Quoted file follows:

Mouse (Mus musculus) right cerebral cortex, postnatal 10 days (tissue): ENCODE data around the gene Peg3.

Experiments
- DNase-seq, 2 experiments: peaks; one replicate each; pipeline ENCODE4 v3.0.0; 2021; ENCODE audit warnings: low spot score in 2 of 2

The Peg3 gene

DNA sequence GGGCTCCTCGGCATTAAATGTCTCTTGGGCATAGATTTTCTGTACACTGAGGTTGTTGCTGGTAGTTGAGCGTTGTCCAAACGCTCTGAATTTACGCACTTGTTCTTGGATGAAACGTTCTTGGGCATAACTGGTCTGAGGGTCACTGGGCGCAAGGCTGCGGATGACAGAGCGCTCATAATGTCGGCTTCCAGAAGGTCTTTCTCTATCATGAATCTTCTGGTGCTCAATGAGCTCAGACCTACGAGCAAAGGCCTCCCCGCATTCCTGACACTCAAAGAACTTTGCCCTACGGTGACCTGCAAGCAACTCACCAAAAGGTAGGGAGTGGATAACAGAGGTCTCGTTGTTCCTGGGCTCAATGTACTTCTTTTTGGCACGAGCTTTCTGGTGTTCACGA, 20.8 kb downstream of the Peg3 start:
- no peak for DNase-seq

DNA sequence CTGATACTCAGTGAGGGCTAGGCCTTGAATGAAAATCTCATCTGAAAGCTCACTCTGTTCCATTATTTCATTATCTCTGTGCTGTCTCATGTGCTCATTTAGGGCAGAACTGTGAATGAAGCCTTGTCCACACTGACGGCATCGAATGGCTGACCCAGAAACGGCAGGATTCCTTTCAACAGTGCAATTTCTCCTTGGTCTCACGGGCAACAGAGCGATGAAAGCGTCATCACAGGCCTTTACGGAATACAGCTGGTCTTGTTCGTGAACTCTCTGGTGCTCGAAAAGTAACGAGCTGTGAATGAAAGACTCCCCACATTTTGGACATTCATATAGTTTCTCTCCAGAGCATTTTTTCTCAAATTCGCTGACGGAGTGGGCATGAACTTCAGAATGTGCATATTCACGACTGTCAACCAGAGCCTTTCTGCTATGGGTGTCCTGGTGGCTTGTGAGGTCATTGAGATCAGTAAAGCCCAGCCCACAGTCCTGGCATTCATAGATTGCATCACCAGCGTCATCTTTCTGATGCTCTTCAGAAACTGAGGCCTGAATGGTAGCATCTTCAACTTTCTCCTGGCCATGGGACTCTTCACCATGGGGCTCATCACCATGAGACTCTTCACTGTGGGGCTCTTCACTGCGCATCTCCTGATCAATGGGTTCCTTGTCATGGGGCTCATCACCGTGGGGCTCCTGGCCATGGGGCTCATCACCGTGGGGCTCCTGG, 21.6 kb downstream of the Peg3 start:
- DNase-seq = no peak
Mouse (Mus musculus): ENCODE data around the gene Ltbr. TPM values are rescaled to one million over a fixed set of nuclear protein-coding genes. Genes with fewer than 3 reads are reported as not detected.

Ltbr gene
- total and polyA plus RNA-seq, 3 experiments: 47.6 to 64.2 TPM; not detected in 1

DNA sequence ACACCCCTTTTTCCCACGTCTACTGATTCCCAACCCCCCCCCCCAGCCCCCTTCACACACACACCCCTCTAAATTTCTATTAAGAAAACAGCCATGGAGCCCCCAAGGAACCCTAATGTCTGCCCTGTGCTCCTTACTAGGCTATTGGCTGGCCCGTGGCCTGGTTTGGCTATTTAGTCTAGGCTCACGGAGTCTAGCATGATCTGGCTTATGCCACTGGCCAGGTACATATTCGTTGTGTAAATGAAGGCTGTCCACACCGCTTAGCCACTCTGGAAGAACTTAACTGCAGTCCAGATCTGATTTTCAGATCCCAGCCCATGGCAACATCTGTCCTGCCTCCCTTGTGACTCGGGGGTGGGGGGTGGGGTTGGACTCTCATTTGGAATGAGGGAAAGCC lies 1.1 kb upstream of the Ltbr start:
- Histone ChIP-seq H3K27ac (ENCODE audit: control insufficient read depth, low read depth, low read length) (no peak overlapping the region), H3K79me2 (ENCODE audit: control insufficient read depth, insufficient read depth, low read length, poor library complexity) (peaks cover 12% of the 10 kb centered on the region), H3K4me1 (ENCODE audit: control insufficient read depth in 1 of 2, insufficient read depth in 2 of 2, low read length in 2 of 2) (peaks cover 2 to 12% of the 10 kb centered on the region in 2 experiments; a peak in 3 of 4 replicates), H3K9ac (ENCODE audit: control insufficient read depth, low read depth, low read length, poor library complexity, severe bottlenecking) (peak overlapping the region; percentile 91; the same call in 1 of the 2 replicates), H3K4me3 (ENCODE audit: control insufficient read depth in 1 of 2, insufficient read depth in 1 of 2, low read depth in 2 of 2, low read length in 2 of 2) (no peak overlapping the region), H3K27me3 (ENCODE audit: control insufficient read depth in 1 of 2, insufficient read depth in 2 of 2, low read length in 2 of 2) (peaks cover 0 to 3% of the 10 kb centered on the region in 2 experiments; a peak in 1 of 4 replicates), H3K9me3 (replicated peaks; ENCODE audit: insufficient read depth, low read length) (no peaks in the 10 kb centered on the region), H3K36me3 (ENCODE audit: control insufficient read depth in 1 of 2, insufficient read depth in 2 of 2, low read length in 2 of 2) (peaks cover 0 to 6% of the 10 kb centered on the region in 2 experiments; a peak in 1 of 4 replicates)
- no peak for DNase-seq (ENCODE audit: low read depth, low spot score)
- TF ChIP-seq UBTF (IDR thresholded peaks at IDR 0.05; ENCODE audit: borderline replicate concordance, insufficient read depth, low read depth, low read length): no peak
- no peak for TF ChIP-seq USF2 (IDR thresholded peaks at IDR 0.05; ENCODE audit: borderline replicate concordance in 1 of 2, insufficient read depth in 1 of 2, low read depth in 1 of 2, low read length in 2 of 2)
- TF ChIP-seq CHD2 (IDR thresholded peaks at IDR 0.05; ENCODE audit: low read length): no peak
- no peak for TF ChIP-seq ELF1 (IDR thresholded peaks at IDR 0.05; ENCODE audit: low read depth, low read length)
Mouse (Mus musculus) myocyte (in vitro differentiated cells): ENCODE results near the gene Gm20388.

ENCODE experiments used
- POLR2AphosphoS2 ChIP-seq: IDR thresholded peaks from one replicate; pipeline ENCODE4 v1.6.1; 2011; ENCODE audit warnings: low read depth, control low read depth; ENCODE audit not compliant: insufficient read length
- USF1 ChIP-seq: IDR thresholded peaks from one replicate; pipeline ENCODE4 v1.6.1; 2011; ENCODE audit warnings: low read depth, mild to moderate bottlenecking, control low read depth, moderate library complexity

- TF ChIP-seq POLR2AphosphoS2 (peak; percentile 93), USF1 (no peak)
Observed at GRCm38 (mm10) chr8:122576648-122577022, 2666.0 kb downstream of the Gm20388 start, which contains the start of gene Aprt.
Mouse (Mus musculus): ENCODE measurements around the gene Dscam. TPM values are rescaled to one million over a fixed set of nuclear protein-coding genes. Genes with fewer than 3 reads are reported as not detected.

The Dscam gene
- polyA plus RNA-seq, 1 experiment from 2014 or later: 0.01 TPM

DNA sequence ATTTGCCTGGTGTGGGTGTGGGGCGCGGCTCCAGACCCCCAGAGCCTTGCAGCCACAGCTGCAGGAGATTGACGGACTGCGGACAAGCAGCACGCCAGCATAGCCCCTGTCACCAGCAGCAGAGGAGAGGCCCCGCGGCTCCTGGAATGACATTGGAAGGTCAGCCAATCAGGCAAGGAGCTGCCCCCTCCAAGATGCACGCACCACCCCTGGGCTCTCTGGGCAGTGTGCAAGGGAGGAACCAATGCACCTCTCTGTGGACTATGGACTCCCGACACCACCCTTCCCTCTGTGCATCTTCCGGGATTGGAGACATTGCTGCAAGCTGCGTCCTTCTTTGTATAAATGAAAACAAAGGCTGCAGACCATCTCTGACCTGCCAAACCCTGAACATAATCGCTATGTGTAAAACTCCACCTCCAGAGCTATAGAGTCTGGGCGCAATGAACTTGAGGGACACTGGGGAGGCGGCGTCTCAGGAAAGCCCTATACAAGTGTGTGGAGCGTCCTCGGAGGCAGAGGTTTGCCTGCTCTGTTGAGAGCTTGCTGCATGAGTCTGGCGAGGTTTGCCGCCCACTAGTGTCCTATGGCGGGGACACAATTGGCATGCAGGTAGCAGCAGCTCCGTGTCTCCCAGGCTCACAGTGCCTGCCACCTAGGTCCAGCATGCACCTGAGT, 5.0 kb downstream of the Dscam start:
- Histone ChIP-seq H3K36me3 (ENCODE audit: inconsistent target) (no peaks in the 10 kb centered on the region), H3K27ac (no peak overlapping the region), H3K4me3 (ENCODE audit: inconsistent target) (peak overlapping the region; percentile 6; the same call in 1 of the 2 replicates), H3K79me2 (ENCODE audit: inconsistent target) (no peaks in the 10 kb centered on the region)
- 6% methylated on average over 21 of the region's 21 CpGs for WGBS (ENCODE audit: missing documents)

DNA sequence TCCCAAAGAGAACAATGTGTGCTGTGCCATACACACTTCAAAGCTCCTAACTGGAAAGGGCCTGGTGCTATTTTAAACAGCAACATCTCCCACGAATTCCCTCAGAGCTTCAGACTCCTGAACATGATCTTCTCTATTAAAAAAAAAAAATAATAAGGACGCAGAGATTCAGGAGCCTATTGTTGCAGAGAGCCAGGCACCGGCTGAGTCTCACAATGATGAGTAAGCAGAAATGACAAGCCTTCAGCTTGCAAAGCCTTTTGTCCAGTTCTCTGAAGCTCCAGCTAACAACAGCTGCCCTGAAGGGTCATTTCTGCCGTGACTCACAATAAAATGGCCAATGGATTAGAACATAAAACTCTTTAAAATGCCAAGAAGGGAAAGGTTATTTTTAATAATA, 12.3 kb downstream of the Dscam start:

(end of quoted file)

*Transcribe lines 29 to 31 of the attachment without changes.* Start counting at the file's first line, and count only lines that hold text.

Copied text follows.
- Histone ChIP-seq H3K36me3 (ENCODE audit: inconsistent target) (no peaks in the 10 kb centered on the region), H3K27ac (no peak overlapping the region), H3K4me3 (ENCODE audit: inconsistent target) (peak overlapping the region; percentile 6; the same call in 1 of the 2 replicates), H3K79me2 (ENCODE audit: inconsistent target) (no peaks in the 10 kb centered on the region)
- 6% methylated on average over 21 of the region's 21 CpGs for WGBS (ENCODE audit: missing documents)

DNA sequence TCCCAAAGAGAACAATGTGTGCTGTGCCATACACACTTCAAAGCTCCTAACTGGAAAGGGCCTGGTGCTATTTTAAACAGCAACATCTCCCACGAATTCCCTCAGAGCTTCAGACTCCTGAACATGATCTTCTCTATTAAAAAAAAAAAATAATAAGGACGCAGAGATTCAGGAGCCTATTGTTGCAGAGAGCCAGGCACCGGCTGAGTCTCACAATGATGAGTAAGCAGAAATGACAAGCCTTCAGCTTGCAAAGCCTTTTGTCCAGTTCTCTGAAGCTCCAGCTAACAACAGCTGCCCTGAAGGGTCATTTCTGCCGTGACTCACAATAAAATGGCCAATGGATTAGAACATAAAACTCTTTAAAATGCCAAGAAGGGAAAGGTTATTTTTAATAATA, 12.3 kb downstream of the Dscam start: